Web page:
1. Dagolas

    Dagolas Banned

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    Portraying deep moral dilemma

    Discussion in 'Character Development' started by Dagolas, Aug 29, 2015.

    My protagonist has a deep, complex dilemma I have trouble portraying.

    Basically he hates Nazis, but is forced to work for them and become one. He also falls in love with a Nazi girl.

    How could I portray the dilemma of being treated nicely by the nazis (some of whom he genuinely likes) and resenting them?
     
  2. Aaron DC

    Aaron DC Contributor Contributor

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    Through dialog, beats and descriptions of his reactions to various stimuli he encounters.
     
  3. BurningPaws

    BurningPaws New Member

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    I agree with Aaron DC, in addition, you could approach this through different mediums too such as diary entries or possibly writing in past tense like he is reflecting on the events
     
  4. Tenderiser

    Tenderiser Not a man Contest Administrator Supporter Contributor Community Volunteer

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    I think you should give the reader the same dilemma. Just show the Nazis he interacts with being nice to him and each other. Put your MC in their debt by having them act selflessly to help him. Show them as people with friends and family that they love and would do anything for. Then have your character see the devastating effects the Nazis are having on Jewish people and the other people they are persecuting. Show them acting cruelly and completely inhumanely to people they view as substandard. Show that the Nazi girl, if you want her to be a sympathetic character, truly believes that what she's doing is right, even though it's obvious to the reader that it's completely wrong.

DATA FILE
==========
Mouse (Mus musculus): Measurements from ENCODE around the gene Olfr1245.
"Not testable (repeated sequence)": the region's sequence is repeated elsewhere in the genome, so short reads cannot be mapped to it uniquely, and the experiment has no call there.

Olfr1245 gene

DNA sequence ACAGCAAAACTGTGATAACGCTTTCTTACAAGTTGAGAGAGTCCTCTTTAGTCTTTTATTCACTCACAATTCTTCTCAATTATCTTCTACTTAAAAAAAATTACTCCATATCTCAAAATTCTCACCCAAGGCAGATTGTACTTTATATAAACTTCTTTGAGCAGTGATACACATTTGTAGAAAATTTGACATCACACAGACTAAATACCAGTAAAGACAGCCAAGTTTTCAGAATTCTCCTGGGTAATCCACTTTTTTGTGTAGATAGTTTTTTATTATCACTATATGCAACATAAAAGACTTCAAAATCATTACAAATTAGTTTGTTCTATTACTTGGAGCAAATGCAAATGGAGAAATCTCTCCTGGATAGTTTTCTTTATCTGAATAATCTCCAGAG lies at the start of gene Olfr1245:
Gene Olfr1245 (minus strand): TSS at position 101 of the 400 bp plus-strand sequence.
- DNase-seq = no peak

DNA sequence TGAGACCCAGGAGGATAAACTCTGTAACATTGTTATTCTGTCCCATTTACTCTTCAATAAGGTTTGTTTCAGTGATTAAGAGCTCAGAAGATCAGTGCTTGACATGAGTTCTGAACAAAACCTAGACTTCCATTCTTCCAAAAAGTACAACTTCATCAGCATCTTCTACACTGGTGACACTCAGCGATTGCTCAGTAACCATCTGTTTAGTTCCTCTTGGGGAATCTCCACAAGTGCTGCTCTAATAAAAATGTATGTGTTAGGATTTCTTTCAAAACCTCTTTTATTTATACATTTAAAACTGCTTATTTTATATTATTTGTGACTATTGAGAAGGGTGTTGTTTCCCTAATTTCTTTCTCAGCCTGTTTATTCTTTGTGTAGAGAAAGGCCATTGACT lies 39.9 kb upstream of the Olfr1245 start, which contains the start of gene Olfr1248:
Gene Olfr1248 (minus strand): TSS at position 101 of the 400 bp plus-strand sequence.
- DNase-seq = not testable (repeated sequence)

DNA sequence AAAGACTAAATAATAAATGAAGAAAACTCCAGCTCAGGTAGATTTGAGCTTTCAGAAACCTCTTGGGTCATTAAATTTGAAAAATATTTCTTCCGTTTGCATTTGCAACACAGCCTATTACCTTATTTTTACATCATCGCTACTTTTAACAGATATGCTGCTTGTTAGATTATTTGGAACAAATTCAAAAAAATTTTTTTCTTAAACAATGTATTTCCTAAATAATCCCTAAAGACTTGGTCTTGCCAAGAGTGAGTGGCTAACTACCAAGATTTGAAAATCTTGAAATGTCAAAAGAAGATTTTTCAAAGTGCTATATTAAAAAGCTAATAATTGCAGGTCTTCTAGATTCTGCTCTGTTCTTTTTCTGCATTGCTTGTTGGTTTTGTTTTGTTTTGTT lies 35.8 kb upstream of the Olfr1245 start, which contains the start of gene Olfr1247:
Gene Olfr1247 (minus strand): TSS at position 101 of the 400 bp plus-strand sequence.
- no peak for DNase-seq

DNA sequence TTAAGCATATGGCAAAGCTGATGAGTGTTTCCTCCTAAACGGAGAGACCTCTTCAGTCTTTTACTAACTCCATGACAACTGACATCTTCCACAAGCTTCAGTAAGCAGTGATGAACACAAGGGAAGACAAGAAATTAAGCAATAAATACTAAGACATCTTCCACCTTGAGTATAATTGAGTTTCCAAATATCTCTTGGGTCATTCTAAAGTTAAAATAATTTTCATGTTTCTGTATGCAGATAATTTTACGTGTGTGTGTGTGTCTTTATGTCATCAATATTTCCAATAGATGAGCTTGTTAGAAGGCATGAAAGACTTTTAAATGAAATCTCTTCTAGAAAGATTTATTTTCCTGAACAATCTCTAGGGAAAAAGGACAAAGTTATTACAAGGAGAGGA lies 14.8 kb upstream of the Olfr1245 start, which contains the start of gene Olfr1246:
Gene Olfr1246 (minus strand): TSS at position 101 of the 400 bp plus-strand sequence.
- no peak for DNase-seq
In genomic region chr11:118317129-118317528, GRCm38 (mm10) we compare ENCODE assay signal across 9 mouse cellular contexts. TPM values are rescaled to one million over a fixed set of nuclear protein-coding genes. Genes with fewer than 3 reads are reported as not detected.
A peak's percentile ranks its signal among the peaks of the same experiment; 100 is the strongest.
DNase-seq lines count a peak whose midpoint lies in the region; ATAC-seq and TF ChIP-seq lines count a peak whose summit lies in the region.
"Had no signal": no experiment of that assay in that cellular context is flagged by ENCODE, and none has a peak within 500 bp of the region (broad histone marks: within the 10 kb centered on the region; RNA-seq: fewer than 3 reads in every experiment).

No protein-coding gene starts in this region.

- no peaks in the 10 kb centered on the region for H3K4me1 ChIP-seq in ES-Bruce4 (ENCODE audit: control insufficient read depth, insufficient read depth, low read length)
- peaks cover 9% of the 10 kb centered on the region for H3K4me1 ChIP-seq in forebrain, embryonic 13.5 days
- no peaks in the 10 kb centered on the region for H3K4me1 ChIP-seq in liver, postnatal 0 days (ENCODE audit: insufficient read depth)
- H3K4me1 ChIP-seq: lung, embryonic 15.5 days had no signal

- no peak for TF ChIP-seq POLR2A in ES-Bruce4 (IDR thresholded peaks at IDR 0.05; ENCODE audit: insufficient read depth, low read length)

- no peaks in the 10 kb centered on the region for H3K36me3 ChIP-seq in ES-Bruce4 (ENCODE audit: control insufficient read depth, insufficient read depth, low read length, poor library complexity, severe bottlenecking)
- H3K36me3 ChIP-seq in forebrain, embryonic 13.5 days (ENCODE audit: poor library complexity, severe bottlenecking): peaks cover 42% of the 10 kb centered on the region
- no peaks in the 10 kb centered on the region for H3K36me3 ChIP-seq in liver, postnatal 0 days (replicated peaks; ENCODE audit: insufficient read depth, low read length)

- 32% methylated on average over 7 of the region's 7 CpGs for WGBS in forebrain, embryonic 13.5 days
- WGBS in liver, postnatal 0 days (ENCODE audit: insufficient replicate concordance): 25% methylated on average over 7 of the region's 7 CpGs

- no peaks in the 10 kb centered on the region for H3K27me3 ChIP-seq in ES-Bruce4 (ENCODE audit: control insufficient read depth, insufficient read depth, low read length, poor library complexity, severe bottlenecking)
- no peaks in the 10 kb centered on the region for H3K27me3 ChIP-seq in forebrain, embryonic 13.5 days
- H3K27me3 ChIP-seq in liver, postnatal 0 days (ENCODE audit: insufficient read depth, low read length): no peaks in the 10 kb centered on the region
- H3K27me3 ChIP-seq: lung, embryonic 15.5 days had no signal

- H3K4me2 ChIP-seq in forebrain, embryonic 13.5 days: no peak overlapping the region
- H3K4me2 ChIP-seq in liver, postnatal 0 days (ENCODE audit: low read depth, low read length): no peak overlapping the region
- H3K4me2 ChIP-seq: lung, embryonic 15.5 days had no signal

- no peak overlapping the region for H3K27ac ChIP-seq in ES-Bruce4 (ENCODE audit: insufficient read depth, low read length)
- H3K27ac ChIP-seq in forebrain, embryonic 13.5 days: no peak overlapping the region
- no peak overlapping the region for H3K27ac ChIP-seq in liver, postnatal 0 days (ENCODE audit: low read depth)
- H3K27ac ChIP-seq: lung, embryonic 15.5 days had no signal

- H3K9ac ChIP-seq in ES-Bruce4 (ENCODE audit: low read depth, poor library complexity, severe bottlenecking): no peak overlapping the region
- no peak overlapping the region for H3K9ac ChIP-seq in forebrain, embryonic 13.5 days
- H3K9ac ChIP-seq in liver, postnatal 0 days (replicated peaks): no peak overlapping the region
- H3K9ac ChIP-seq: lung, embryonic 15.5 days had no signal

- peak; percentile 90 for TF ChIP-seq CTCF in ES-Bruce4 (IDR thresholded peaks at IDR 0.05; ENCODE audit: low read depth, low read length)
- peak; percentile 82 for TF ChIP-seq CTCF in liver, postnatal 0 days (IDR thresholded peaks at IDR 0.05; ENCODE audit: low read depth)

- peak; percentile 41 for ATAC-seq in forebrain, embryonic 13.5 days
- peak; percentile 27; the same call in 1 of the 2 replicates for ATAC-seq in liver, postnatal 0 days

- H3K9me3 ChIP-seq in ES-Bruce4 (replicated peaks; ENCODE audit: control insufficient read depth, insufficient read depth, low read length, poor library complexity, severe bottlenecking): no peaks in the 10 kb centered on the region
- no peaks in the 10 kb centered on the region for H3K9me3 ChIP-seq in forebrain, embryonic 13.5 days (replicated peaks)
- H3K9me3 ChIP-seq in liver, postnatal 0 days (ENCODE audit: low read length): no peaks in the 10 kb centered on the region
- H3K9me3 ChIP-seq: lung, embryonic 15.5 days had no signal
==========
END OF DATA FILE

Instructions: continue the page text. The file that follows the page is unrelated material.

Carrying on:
After that we are going to have the same problem of trying to reconcile their kindness with their evilness. We don't need a whole load of monologues from your MC to know the struggle he's going through.
     
  5. Aled James Taylor

    Aled James Taylor Contributor Contributor

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    A dilemma is where someone genuinely doesn't know which of two options is the correct one. In a story, as in reality, people often don't have full knowledge of what's going on. Everyone is ignorant of a great many things. I'd play on this.

    Why does the MC hate the Nazis? Perhaps he's been brought up to do so, but when he comes to actually know some of them he discovered that they're not the monsters he'd always imagined. The MC hears about the Nazi's aspirations for national development and thinks them good and noble. What he sees in the way of law enforcement, he thinks of as heavy handed but probably necessary, being unfamiliar with that kind of task. He knows for a fact that stories about the Germans that were circulated during the first world war, were a pack of lies. Could the rumors he's hearing be such propaganda? He can't be sure.
     
  6. Dagolas

    Dagolas Banned

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    Really good advice, all of you! It's helped me greatly in portraying everyone as more three-dimensional characters on the whole.
     
  7. Bryan Romer

    Bryan Romer Contributor Contributor

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    The most important thing to remember is not to write about the Nazis with the advantage of hindsight. Most of the German people of the time trusted and believed in their government, and like anywhere, most of them were normal, decent people. It is remarkably hard to hate an entire nation of people once you see them as mother and father, children and old folk, as real people and not just cartoon monsters.
     
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